|Title:||Assistant Professor of Psychology|
|Office:||214 C Main Building|
Daniela Martin received her B.A. from Hunter College of the City University of New York and her Ph.D. in Social-Personality Psychology from the Graduate Center of the City University of New York. Dr. Martin’s research on multicultural education investigates connections between social identity and cognitive development and more generally, educational opportunities fostered by the increasingly diverse student bodies attending today’s schools. The findings of this research aim to inform both psychological research and educational practice .
Dr. Martin’s secondary research program focuses on the social development of deaf children with cochlear implants. In several published papers, Dr. Martin and her colleagues reported improvements in the ability of children with implants to communicate and socialize with hearing peers, examined relationships with hearing siblings, and identified coping strategies that help deaf children adapt in peer contexts. In addition to her main research areas, Dr. Martin develops research designs that combine quantitative and qualitative methodologies to maximize validity in field projects.
Dr. Martin enjoys immensely mentoring and collaborating with her students. Her goal as a teacher is to strenghten students’ individual voices, help them gain skills and competencies in various areas, and envision themselves as members of a scientific community. Both as a researcher and an educator, Dr. Martin is interested in dialogues triggered by differences that enrich rather than diminish the dimensions of personal identity. She strives to model a way of social engagement that recognizes knowledge as a communal achievement brought about by active participation in and outside of classrooms.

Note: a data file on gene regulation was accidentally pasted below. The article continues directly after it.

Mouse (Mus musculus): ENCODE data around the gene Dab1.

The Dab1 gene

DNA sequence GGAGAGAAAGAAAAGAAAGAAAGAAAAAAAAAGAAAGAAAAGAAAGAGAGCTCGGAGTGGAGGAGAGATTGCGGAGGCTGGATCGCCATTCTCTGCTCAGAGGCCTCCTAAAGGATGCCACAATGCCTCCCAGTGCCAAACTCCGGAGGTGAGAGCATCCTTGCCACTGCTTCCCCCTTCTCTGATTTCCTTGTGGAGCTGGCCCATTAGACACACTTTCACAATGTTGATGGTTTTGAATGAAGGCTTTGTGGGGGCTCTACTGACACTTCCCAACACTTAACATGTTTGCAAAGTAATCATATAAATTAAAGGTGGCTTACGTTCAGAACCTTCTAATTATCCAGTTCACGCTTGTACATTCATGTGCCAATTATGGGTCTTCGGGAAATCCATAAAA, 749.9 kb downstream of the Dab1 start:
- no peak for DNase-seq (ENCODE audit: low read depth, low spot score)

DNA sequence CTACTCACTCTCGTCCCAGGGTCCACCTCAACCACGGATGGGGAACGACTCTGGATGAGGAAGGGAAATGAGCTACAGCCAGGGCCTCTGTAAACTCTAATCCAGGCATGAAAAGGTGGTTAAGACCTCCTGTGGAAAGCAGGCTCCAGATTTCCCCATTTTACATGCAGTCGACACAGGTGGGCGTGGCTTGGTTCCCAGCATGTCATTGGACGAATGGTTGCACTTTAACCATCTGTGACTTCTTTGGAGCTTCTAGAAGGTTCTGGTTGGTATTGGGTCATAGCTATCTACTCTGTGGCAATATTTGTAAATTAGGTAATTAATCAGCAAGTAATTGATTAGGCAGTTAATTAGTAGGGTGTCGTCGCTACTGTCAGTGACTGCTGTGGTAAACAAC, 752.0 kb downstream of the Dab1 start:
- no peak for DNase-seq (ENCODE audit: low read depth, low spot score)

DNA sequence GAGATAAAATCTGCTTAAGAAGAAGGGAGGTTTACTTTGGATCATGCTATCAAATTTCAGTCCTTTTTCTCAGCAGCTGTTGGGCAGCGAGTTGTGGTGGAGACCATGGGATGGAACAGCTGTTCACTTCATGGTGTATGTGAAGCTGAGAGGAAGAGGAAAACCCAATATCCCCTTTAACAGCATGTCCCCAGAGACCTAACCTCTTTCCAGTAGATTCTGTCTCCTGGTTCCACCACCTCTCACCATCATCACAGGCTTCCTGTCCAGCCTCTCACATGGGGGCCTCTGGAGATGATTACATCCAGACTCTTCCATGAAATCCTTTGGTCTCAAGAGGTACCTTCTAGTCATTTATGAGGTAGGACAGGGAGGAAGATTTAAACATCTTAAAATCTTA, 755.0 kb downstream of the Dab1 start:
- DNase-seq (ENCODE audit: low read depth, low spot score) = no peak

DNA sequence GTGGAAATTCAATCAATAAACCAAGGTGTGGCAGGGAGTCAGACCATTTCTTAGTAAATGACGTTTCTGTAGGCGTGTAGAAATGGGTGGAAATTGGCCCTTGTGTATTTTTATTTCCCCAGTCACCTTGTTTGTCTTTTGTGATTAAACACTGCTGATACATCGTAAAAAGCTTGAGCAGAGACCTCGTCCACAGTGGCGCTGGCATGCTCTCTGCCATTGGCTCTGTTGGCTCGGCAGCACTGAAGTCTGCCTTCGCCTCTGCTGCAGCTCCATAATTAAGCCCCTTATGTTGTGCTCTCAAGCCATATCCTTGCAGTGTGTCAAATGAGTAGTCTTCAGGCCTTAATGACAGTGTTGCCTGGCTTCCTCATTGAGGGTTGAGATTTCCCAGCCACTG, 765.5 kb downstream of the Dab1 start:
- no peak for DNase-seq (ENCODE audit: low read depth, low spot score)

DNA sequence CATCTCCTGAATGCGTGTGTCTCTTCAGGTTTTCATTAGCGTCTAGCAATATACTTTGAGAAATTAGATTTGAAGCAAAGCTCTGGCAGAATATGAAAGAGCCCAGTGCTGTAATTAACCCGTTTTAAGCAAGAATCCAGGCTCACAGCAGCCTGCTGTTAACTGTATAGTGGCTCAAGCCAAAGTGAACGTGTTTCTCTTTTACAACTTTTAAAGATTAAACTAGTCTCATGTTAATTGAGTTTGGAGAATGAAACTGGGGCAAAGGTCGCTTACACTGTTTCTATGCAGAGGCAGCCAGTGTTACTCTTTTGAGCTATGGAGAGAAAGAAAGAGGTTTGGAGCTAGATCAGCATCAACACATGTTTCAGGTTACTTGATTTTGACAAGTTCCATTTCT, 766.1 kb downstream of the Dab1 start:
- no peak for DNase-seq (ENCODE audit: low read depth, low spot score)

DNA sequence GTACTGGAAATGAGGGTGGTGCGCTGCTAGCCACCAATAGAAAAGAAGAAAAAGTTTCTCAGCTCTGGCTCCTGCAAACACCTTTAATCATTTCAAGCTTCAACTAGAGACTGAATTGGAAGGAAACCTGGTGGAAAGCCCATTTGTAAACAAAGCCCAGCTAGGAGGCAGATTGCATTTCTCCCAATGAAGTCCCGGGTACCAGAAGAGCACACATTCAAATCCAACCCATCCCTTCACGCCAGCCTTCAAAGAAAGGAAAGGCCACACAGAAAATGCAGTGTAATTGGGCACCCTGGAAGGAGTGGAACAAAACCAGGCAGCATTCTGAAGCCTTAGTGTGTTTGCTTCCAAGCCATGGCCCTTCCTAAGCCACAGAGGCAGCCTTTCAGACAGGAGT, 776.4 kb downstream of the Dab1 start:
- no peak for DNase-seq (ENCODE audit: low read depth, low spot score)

Non-academic interests include reading (British and historical fiction in particular), outdoors activities such as hiking and biking, and frequent travel to the Czech Republic where Dr. Martin was born.
Martin, D. & Daiute, C. (in press). English as a second language, a second chance or second class membership: Exploring the possibilities and costs of immigrant narratives. Culture & Psychology.
Martin, D. & Yannuzzi, T.J. (2012). Teaching through others: The dynamics of dialogue in the critical classroom. The Journal of Multiculturalism in Education, 7(2).
Martin, D., Bat-Chava, Y., Lalwani, A., & Waltzman, S.B. (2011). Peer relationships of deaf children With cochlear implants: Predictors of peer entry and peer interaction success. Journal of Deaf Studies and Deaf Education, 16, 1, 108-120.
Deaux, K., Reid, A., Martin, D. & Bikmen, N. (2006). Ideologies of diversity and equality: Predicting collective action in groups varying in ethnicity and immigrant status. Political Psychology, 27, 123-146.
Bat-Chava, Y., Martin, D., & Kosciw, J.G. (2005). Longitudinal improvements in communication and socialization of deaf children with cochlear implants and hearing aids: evidence from parental reports. Journal of Child Psychology and Psychiatry, 46 (12), 1287-1296.